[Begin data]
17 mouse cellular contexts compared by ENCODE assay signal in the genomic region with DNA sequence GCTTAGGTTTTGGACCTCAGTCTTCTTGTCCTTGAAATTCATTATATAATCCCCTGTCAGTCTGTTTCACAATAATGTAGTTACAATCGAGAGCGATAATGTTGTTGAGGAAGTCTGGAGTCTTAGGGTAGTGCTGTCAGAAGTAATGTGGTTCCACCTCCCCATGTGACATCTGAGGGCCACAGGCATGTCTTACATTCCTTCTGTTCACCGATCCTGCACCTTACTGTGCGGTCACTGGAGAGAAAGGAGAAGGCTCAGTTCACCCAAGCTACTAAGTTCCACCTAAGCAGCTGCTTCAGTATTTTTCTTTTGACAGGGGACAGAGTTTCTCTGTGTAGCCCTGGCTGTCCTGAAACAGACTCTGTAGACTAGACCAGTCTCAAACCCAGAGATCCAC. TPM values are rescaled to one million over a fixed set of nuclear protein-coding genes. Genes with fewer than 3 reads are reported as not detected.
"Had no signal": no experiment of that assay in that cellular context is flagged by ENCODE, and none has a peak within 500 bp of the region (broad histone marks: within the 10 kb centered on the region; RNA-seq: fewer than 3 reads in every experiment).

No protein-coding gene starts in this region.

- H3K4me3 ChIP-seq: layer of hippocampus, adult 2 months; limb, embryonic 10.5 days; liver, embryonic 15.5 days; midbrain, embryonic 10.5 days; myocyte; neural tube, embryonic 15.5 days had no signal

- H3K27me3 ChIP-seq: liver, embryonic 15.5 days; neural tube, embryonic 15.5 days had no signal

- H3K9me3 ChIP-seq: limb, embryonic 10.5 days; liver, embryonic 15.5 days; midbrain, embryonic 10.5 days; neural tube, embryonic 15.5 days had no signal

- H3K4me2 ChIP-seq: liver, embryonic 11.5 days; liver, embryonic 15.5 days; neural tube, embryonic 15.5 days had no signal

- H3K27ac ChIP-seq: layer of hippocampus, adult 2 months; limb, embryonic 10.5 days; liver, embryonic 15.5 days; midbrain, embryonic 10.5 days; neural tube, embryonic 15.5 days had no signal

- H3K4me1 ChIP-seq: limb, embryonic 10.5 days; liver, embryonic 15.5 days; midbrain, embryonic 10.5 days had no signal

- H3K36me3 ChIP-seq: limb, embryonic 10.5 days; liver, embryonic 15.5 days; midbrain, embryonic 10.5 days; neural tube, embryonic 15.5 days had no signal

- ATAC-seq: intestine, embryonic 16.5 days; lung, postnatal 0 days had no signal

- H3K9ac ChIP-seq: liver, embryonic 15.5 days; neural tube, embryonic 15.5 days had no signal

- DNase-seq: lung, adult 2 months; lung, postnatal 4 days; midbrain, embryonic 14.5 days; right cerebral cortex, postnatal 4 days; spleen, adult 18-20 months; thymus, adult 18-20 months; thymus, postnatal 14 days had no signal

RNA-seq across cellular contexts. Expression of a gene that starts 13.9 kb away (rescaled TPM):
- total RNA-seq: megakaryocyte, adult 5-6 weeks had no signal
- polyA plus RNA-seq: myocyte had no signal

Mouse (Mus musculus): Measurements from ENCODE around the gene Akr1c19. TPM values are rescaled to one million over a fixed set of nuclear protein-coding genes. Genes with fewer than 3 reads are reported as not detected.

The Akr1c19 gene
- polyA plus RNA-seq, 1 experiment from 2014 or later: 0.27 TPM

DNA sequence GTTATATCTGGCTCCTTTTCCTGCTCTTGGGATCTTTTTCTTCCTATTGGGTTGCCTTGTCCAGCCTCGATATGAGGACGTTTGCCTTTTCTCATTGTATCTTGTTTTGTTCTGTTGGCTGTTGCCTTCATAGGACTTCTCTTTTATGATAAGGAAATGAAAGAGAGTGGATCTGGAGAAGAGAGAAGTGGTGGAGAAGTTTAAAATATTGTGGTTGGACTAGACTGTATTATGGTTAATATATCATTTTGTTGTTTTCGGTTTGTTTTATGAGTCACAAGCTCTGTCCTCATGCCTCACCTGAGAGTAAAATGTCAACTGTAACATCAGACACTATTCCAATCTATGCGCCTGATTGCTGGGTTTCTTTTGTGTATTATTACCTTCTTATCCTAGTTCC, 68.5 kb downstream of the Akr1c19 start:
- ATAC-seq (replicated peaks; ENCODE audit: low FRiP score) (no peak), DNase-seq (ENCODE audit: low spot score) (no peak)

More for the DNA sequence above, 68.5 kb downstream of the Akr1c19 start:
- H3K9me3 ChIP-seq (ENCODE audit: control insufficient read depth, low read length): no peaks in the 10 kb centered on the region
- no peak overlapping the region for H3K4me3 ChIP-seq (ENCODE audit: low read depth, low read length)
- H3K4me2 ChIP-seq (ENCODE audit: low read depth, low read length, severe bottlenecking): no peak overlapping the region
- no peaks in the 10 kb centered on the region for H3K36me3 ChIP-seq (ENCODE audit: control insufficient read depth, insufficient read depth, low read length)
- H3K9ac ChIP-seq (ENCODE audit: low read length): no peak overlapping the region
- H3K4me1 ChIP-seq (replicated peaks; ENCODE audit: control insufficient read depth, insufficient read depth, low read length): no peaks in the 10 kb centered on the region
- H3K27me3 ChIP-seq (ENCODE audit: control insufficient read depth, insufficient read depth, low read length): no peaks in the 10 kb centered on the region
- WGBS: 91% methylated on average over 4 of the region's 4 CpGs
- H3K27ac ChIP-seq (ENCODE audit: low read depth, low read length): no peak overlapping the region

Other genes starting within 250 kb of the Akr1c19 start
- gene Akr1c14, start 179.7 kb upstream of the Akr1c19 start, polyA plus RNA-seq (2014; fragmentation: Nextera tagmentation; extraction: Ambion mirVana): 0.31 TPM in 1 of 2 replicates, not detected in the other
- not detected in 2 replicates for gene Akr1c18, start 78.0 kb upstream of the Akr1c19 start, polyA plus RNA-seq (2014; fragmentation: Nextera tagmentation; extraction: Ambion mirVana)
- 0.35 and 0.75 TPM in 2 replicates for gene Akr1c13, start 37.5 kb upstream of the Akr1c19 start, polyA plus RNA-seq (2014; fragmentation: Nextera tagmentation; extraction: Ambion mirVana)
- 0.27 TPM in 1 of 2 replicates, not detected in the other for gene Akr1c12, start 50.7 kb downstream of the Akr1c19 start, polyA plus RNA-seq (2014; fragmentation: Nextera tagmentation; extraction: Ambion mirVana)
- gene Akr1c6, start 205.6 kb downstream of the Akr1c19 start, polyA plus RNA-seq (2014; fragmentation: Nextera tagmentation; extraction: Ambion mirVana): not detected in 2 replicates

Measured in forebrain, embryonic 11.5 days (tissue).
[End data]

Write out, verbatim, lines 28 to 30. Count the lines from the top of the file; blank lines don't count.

- H3K4me1 ChIP-seq (replicated peaks; ENCODE audit: control insufficient read depth, insufficient read depth, low read length): no peaks in the 10 kb centered on the region
- H3K27me3 ChIP-seq (ENCODE audit: control insufficient read depth, insufficient read depth, low read length): no peaks in the 10 kb centered on the region
- WGBS: 91% methylated on average over 4 of the region's 4 CpGs